Burn it

I wouldn’t recommend you do this in a shop, but you could do it on something you already own. Trim a few hairs and set fire to them (safely). Real animal fur singes and smells like burning hair, faux fur melts and will probably smell like burning plastic, also when it cools, it will be hard and plasticky.

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How Vegan Is Vegan Enough?

There’s this thing with vegans eternally trying to out vegan each other, not all vegans granted but a certain strain of nazi vegans that are always feeling the need to attack those they don’t deem as ‘vegan’ as them.

Vegan nazi’s who don’t wear faux fur condemning those that do, vegan nazi’s who only eat whole foods and won’t eat meat free substitutes to things like sausages and burgers condemning those that do. I mean, sometimes, you just can’t win.

As for the meat free substitute debate, well a lot of vegans, like me didn’t give up meat and animal products because they didn’t like the taste, it was to do with morals, being animal lovers and wanting to live cruelty free so what’s the problem with eating something that might taste similar but is plant based.

I’ve had meat eaters say to me that a vegan sausage can’t be a sausage because it isn’t made from pork, well since when did pigs grow in the shape of sausages? Pigs are animals, sausage is a shape, same goes for burgers or nuggets or goujons, they’re all shapes, I prove my point and it doesn’t matter whether they’re from seitan, tofu or vegetables, they’re cruelty free and taste delicious

So that being said, the question is, how vegan is vegan enough?

Well The Vegan Society’s definition of ‘vegan’ states:

Veganism is a way of living which seeks to exclude, as far as is possible and practicable, all forms of exploitation of, and cruelty to, animals for food, clothing or any other purpose.

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It’s about doing the best you can to live a cruelty free lifestyle.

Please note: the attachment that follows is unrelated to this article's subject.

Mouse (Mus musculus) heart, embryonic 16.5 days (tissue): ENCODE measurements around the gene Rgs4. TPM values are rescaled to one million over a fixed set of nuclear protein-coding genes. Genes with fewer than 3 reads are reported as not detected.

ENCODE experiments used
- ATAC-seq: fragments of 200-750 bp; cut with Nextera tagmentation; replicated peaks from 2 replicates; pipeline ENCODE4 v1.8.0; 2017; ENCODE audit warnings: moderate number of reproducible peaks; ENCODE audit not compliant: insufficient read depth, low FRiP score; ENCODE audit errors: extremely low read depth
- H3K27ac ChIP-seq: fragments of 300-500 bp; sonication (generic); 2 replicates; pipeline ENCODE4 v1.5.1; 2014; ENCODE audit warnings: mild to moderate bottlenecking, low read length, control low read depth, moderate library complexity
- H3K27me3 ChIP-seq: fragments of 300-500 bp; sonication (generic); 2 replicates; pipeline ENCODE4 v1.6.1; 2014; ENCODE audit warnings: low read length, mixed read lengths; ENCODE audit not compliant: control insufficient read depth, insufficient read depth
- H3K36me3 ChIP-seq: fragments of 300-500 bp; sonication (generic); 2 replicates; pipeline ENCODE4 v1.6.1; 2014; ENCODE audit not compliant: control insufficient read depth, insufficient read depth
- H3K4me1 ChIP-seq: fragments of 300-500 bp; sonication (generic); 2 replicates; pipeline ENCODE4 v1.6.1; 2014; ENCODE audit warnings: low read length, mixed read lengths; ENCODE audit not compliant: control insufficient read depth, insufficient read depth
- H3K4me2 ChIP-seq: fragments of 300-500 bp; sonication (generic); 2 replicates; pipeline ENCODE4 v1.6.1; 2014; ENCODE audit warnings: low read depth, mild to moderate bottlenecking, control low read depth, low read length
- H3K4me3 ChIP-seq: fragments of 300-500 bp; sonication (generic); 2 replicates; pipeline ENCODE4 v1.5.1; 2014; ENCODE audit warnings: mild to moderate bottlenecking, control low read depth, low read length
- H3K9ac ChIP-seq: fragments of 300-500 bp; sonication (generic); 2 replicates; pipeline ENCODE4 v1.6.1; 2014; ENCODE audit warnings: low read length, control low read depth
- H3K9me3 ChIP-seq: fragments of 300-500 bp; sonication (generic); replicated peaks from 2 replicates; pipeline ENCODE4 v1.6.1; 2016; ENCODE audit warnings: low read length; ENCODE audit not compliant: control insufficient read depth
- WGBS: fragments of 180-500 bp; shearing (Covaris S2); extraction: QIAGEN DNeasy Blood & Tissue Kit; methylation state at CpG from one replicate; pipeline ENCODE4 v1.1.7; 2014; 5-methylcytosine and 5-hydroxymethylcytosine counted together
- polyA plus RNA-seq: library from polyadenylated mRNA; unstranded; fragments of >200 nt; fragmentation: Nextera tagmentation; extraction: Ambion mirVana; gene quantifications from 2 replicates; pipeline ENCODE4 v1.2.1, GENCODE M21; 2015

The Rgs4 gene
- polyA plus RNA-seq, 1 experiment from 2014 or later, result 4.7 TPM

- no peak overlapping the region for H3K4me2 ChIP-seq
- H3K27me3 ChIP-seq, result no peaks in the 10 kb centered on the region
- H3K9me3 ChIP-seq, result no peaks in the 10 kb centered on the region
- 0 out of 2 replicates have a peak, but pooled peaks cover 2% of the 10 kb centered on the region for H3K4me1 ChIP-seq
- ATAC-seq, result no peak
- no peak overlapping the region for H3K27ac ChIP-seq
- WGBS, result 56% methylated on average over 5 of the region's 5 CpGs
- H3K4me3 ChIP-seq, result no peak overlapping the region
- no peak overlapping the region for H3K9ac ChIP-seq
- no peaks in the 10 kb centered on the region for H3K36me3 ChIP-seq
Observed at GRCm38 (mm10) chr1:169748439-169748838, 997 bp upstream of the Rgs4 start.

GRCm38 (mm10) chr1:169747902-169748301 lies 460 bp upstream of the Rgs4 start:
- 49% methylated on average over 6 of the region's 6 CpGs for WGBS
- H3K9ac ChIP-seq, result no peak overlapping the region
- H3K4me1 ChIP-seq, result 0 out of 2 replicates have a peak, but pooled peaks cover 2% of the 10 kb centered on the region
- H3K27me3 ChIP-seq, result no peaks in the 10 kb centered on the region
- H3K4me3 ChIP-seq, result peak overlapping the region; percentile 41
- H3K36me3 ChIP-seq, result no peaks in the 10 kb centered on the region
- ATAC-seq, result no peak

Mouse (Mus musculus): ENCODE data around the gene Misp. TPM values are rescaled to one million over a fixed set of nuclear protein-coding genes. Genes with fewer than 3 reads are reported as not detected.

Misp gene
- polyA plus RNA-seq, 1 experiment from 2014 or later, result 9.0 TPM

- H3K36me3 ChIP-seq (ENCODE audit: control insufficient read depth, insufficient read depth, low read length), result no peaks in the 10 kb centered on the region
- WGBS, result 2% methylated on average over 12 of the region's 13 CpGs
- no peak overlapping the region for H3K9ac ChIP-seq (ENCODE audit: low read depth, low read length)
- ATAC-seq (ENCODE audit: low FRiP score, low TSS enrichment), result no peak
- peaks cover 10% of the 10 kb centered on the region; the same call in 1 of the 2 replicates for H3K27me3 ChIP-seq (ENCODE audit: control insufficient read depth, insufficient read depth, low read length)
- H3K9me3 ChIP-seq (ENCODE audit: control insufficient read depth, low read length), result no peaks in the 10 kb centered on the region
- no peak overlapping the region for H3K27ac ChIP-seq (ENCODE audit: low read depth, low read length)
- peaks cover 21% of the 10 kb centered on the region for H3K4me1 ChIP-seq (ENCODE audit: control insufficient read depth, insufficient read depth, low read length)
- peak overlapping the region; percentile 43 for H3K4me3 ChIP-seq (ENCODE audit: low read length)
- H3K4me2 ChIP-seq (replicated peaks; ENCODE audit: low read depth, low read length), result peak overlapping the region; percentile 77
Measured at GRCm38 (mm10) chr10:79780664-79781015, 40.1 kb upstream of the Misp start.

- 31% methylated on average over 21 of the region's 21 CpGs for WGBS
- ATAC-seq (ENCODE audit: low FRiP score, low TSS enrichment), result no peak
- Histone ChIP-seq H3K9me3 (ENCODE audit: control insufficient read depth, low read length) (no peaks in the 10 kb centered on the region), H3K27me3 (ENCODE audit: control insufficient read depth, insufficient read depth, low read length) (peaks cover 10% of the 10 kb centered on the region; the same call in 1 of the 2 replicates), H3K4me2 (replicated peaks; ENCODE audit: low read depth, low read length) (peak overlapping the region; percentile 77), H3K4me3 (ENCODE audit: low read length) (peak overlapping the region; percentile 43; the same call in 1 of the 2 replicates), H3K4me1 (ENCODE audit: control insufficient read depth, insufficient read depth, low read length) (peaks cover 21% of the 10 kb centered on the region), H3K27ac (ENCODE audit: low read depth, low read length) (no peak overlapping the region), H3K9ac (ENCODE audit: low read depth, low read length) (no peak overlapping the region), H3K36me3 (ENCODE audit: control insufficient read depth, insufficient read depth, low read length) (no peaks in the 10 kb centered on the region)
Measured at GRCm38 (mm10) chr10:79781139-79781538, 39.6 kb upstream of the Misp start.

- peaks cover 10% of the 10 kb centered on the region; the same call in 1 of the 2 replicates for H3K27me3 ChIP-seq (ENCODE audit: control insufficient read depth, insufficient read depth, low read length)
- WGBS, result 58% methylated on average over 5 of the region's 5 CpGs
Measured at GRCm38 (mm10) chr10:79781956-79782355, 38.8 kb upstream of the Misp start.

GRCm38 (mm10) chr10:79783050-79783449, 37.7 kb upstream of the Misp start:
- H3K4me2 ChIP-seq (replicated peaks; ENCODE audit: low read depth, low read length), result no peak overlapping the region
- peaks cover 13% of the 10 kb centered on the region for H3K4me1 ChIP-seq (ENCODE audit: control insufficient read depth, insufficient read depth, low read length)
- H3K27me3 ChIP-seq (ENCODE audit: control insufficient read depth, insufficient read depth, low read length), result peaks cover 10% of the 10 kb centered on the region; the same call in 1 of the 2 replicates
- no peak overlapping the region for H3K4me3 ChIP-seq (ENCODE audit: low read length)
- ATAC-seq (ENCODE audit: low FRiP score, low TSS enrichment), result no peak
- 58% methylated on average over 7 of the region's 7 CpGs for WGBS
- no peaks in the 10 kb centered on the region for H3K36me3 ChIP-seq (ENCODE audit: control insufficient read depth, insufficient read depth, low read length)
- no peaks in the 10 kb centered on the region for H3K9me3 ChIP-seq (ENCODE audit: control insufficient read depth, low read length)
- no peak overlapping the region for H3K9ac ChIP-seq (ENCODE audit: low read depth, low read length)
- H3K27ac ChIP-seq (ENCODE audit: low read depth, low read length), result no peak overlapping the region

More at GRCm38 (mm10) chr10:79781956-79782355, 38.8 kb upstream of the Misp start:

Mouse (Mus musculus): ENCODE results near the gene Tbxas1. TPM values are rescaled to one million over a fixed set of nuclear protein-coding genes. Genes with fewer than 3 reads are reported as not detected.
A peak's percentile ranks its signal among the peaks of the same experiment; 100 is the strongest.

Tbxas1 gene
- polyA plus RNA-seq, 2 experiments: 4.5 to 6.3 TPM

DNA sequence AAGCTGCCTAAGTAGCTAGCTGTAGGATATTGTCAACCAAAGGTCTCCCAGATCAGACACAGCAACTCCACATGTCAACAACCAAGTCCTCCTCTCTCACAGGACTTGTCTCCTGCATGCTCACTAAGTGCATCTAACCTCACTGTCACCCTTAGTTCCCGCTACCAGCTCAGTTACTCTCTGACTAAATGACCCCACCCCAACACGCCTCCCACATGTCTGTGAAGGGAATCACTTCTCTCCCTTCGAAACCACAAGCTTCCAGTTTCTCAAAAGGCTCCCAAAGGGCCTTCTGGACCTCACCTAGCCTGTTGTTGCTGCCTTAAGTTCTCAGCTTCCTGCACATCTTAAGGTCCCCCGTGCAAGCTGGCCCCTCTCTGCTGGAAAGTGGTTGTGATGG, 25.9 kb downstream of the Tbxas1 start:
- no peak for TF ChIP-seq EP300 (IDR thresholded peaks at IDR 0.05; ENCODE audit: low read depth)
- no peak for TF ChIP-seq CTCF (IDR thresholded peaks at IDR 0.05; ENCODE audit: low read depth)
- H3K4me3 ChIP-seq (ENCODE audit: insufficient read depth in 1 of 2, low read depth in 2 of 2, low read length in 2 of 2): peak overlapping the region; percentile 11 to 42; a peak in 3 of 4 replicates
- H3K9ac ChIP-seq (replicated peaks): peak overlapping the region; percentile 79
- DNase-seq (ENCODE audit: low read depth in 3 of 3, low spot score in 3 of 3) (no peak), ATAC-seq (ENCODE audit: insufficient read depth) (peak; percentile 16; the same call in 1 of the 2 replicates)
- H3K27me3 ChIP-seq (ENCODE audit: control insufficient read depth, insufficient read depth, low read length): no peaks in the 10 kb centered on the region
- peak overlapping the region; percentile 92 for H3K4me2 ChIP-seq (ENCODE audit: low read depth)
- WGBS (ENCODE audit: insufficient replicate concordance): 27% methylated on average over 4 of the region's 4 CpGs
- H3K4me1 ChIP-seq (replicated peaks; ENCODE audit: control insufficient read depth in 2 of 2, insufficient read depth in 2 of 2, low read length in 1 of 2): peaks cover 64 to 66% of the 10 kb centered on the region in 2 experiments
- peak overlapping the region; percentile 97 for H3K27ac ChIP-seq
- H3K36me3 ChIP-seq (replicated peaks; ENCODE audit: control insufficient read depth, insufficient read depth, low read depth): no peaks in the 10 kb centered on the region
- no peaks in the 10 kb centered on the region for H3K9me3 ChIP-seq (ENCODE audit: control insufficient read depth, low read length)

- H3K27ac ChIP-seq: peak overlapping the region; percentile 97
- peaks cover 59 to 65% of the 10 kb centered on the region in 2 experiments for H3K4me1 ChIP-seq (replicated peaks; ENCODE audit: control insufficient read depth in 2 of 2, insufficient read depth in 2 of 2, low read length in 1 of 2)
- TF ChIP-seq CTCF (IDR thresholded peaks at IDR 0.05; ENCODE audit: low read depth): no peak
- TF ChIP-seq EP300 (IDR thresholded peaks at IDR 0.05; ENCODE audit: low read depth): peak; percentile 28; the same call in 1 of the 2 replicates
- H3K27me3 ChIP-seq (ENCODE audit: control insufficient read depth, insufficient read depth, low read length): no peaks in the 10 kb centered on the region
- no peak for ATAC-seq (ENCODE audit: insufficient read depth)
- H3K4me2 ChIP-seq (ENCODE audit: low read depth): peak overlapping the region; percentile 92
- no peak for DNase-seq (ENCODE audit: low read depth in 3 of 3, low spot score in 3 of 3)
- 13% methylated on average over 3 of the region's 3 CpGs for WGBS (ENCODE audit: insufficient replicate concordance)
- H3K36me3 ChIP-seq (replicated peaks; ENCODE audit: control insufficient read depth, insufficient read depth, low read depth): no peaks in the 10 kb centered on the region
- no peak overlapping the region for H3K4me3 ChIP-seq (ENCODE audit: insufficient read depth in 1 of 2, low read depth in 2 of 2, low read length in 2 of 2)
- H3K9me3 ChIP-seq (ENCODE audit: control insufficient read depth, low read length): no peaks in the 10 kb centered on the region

Vegans don’t eat meat or fish or poultry, they don’t eat dairy or eggs or honey, they don’t wear leather or fur or wool and they don’t wear cosmetics that are tested on animals or contain any animal products.

I personally think the concept of humans drinking cows milk is just plain weird, I mean cows produce milk to turn baby cows in to big cows, why would anybody want to drink something that has the potential to turn them in to the size of a full grown cow?

A vegan diet is not only proven to be healthier for digestion, complexion and weight, a full vegan lifestyle is straight up healthier for the soul.

If you’re taking part in Veganuary on your bid to become vegan, good for you, just do the best you can, don’t be too hard on yourself if you slip up, if it’s easier, slide in to a vegan lifestyle gradually, you might just be more inclined to stick with it.

Apparently 2019 is going to be the year of the vegan and with all the major supermarkets upping their vegan game, there couldn’t be a better time to take the leap.

The Vegan Life Live show is taking place in March this year, I’ve been for the past few years and it’s a great day out and a perfect chance to sample products and get ideas.

Don’t listen to the nazi vegans or the preachy vegans, do the best you can to be as vegan as you can be and that’s a good starting point. 

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Look our for leaping bunny on cosmetics and household products. http://www.crueltyfreeinternational.org/LeapingBunny